The strengths and weaknesses of the Surface Pro form factor remain the same as always. The Surface Pro isn’t a device you’ll use on your lap unless you have unusually long thighs. At 5ft 8in and on the stumpy side, trying to put the Surface Pro on my lap at any angle other than almost vertical is impossible.

Surface Pro 2017 performance and battery life

Microsoft pitches the Surface Pro’s performance as above the Surface Laptop and below the Surface Book with Performance Base and, although we’ve yet to benchmark the Performance Base, this sounds correct. The dual-core 2.5GHz Intel Core i7-7660U model we looked at delivered an overall score of 60 in our in-house benchmarks, which puts it in the top echelon of machines around 13in. It’s faster than the Surface Laptop, which achieved a score of 49. The Surface Pro 4, as a comparison, runs on a dual-core 2.4GHz Intel Core i5 (6th Gen) 6300U.

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What this means in practice is that the Surface Pro will be more than good enough for everyone except the most demanding of users. If you are thinking of doing CAD/CAM work on it, you’ll need to go for the top spec, but a Core i5 version will be okay for most users.

And, whichever version you’re using, you’ll be able to use it all day without plugging in power. In our battery benchmark, the Surface Pro lasted 11hrs 33mins, which is one of the best scores we’ve seen for an Intel Kaby Lake Core i7-based machine and a vast improvement over the 5hrs 56mins we got in the same test for the Surface Pro 4. Microsoft has made a real all-day machine here, which is great.

Surface Pro 2017 price

The version we reviewed, with a dual-core 2.5GHz Intel Core i7-7660U, a 512GB SSD and 16GB of RAM (at the time we reviewed it) would have set you back a slightly eye-watering £2,149, and that doesn’t include either the Type Cover (£149) or Surface Pen (£99). As you’ll probably want both, this added £248. Yes, if you want this machine fully loaded, you’re going to pay £2,397, which is a lot of money. You can get a cheaper model – running Intel Core m3, 128GB SSD and 4GB RAM – for a much cheaper £799 but the performance and battery life will be lower as a result. That’s the model I’d recommend most people buy.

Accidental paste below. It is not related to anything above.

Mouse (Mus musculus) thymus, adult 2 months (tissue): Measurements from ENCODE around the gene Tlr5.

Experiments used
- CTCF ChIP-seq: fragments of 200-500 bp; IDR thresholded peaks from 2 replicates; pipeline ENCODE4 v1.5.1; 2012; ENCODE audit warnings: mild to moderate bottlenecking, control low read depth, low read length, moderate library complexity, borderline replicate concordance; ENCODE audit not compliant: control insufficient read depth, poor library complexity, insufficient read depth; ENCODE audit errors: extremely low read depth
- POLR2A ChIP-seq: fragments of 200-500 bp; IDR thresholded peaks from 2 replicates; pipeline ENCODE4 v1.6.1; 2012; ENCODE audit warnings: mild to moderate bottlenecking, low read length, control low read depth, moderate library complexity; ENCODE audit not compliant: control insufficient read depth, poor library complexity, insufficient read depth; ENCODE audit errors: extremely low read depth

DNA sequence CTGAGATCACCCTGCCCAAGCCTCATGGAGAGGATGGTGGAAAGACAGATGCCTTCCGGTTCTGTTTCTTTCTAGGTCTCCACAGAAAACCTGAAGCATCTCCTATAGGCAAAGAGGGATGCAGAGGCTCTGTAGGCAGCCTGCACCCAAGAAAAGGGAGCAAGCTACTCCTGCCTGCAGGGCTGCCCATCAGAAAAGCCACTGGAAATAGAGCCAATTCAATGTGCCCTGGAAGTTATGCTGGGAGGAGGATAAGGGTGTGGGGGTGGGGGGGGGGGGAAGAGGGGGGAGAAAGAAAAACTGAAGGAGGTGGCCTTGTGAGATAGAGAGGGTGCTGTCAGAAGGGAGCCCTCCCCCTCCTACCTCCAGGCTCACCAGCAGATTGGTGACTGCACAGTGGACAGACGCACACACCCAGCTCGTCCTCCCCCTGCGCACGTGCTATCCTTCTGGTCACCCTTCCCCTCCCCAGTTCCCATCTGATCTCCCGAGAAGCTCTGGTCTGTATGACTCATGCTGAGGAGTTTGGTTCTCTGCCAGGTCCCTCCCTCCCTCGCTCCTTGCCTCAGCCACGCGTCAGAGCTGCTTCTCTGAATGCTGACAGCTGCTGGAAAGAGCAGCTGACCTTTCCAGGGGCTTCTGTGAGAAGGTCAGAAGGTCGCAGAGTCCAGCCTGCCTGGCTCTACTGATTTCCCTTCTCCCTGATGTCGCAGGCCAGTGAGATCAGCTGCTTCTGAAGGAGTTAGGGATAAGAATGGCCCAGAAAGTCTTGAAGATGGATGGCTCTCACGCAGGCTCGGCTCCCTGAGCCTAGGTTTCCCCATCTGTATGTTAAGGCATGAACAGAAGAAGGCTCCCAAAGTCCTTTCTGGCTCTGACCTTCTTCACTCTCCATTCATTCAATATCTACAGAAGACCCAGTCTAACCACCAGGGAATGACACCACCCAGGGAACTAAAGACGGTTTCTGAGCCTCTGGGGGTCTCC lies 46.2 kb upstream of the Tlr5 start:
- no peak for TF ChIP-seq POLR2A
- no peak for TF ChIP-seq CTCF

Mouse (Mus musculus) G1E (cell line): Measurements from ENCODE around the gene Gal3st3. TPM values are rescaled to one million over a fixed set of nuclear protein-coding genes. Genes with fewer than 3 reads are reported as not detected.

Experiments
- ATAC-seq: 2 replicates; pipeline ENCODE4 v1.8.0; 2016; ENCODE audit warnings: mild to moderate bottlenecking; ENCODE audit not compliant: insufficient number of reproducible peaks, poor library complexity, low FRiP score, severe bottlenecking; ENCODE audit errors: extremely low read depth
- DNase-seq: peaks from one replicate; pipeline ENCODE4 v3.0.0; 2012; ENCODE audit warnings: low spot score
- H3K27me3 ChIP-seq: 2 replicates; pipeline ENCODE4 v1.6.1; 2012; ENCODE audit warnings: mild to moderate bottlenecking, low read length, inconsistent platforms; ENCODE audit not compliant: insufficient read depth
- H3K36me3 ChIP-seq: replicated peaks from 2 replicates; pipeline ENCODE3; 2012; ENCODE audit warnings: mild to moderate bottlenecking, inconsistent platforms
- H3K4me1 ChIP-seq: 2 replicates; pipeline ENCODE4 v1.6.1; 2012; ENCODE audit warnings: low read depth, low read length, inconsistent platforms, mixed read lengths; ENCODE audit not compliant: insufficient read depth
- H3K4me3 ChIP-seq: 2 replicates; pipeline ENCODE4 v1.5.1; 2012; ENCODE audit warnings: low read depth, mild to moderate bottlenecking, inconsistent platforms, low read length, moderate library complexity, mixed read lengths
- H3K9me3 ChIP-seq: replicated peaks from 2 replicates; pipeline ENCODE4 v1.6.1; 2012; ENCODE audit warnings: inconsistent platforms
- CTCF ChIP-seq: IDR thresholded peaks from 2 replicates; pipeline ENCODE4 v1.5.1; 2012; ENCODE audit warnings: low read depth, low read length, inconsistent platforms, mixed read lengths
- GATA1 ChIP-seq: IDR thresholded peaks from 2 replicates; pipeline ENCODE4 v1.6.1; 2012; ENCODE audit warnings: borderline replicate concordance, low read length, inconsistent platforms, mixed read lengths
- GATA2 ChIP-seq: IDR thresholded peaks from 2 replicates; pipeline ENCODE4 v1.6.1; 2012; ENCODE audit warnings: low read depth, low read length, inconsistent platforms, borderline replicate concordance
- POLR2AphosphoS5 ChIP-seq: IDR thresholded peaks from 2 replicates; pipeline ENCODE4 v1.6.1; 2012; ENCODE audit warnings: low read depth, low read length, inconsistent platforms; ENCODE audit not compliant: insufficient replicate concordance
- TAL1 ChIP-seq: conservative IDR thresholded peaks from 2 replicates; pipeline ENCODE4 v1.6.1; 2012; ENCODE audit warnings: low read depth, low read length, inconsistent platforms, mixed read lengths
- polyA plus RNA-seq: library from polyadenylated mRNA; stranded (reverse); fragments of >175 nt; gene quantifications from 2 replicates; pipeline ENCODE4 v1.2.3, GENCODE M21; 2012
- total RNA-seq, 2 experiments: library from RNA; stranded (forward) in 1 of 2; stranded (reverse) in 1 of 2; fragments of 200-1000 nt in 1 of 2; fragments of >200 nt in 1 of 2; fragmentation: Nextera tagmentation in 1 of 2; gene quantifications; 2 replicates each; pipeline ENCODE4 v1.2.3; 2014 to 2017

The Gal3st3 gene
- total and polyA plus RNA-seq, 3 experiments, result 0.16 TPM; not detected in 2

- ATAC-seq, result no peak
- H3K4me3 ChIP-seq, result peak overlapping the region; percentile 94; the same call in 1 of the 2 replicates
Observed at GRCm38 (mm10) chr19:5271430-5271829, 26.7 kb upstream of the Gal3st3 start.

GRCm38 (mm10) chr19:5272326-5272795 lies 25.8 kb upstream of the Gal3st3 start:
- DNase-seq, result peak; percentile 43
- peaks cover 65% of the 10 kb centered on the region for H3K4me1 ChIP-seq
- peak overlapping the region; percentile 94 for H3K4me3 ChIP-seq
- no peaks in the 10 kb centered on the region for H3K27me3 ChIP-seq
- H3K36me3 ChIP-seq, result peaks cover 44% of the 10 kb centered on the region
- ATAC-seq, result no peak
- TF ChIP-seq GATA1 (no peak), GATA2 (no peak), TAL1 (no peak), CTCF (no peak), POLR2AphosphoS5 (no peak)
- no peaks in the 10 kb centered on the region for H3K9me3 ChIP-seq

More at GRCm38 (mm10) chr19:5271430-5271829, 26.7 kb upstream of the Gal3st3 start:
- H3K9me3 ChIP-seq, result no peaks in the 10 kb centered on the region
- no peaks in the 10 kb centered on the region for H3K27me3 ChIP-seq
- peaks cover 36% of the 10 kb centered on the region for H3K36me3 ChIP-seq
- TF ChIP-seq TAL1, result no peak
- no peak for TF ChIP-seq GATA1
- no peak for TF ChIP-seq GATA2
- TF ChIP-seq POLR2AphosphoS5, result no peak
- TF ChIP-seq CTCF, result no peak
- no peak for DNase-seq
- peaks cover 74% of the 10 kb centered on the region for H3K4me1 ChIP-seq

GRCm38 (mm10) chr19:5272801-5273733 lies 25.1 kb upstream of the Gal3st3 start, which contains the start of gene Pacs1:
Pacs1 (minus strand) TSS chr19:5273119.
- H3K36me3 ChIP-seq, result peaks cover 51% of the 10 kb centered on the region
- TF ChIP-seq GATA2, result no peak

For almost exactly £1,000 less than Microsoft’s top-end Surface Pro 2017, you could buy a very similarly specified Dell XPS 13. That’s without a touchscreen, pen support and so on, but if you’re looking for something that will primarily be a laptop, it’s a much better deal.

Thankfully, the Core i5 model is much more reasonable, starting at £979 (£1,227 including the Surface Pen and Type Cover, 128GB storage and 4GB RAM) making it cheaper without having to sacrifice too much on specifications. 

Surface Pro 2017 review conclusions

I’ve used the Surface Pro series since the third generation, and there’s no doubt this Surface Pro is the best one yet. It has good performance and great battery life and, because it’s both a tablet and a laptop, it’s a very versatile machine.

However, I’m less sure you should buy one than I’ve ever been with any prior Surface Pro. Why? Partly, I think it’s because the Surface Laptop now exists and for many of the people who wanted a Microsoft-branded, well-designed machine, the laptop is a better option. If you want the best performance and only occasionally use tablet features, the Surface Book with Performance Base is a better option. If you primarily want a tablet, then the combination of an iPad Pro (running Office) and a cheaper Windows laptop is also a better option.

The market for the Surface Pro feels like it’s shrinking. That doesn’t make the Surface Pro any less of an excellent machine, and Microsoft is to be complimented for pushing the envelope on what’s possible in this form factor but, for most people, it’s probably not the best option anymore.